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PITTSBURGH, PA - March 4, 2013 - Liver transplantation for hepatoblastoma, the most common liver malignancy in children, is on the rise because more tumors are being detected earlier, improving outcomes for these sick patients, according to a Children's Hospital of Pittsburgh of UPMC study.
Results of the study, led by Rakesh Sindhi, M.D., co-director, Pediatric Transplantation at the Hillman Center for Pediatric Transplantation at Children's Hospital, are published in the February issue of Surgery.
Dr. Sindhi and the group observed outcomes in 35 children with hepatoblastoma who received transplants over three decades at Children's Hospital, making this the largest published single center experience in the United States. Nearly twice as many patients received liver transplants for the malignancy at Children's Hospital in the most recent decade compared to the previous two decades. This observation led the group to ask whether the incidence of this malignancy and of liver transplantation for hepatoblastoma has increased in the United States, thereby posing additional challenges in allocating the scarce resource of pediatric livers available for transplantation, and whether increased use of liver transplantation has improved post-transplantation outcomes for children diagnosed with this form of cancer.
To evaluate national trends, the researchers reviewed data from the National Cancer Institute's Surveillance, Epidemiology and End Results (SEER) registry representing 9.451 percent of the U.S. population from 1975 to 2007; the United Network for Organ Sharing (UNOS) from 1988 to 2010; and Children's Hospital from 1987 to 2011.
The group found that estimated hepatoblastoma cases in the United States increased four-fold between 1975 and 2007, liver transplantation for hepatoblastoma during the last two decades increased 20-fold between 1988 and 2010, with 153 liver transplants occurring in the last 5 years, and hepatoblastoma surpassed other inoperable liver malignancies requiring liver transplantation from 2.8 percent to 7.5 percent.
"For several years, it has been recognized that many children with hepatoblastoma were born early. Advances in the care of premature babies, and their increased survival as a result, is an important reason for the increased incidence of this tumor," said Dr. Sindhi.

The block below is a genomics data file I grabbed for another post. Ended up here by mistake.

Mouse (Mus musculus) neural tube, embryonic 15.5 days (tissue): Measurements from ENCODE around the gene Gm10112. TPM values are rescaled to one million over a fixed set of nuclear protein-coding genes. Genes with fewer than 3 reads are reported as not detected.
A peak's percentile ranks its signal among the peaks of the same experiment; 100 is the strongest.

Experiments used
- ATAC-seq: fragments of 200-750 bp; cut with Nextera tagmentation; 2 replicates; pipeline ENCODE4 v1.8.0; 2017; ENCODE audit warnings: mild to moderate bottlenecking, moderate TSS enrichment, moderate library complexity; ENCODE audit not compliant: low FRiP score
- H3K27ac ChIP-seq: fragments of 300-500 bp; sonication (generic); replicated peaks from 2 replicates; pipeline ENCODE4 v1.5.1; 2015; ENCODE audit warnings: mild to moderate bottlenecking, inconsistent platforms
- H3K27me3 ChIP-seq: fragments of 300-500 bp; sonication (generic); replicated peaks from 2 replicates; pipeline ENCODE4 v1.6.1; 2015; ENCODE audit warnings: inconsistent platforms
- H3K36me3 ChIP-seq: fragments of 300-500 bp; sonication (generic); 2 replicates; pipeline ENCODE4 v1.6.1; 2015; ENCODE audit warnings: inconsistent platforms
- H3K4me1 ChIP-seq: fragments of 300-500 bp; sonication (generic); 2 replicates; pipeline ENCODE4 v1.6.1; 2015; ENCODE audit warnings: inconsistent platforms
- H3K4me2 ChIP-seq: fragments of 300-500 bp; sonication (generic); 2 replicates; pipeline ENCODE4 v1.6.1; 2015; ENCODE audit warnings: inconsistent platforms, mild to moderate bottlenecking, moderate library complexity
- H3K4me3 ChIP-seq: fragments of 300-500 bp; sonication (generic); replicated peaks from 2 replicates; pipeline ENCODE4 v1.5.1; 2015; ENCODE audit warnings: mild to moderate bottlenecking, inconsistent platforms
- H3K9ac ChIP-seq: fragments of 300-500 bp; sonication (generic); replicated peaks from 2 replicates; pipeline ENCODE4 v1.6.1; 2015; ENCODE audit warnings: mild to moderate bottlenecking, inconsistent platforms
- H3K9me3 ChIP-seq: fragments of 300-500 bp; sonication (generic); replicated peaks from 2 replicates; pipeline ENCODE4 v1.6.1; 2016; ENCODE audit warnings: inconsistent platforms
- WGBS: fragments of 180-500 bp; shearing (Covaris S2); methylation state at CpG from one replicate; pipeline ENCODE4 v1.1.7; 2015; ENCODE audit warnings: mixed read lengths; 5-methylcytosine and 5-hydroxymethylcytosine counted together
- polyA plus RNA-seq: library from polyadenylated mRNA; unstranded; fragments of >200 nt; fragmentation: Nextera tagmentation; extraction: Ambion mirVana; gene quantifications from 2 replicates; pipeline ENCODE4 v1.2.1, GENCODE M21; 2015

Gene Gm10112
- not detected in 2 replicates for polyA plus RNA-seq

Estimates suggest that more than six in 10 children with hepatoblastoma can be cured with surgical removal of the mass after chemotherapy. Liver transplantation is appropriate if the tumor is confined to the liver, but cannot be removed safely because of its location or involvement of many parts of the liver. Three of four children treated with transplantation can be cured.
Recurrences usually occur within the first two years after transplantation in one-sixth of children undergoing liver transplantation. Recurrences are more common if the liver tumor was accompanied by spread to other organs before transplantation, or if the tumor was less responsive to chemotherapy. Remarkably, if the tumor outside the liver is removed completely with either chemotherapy or surgery before transplantation is undertaken, half of such children can still be cured with liver transplantation. In this regard, hepatoblastoma tumors are very different from the liver cancer that can develop in adult and older age groups. They also found that hepatoblastoma tumors with "anaplastic" or highly aggressive tumor cells were less likely to recur after liver transplantation than what has been reported previously after surgical resection.
For more information on Dr. Sindhi and the Hillman Center for Pediatric Transplantation, please visit www.chp.edu/transplant.
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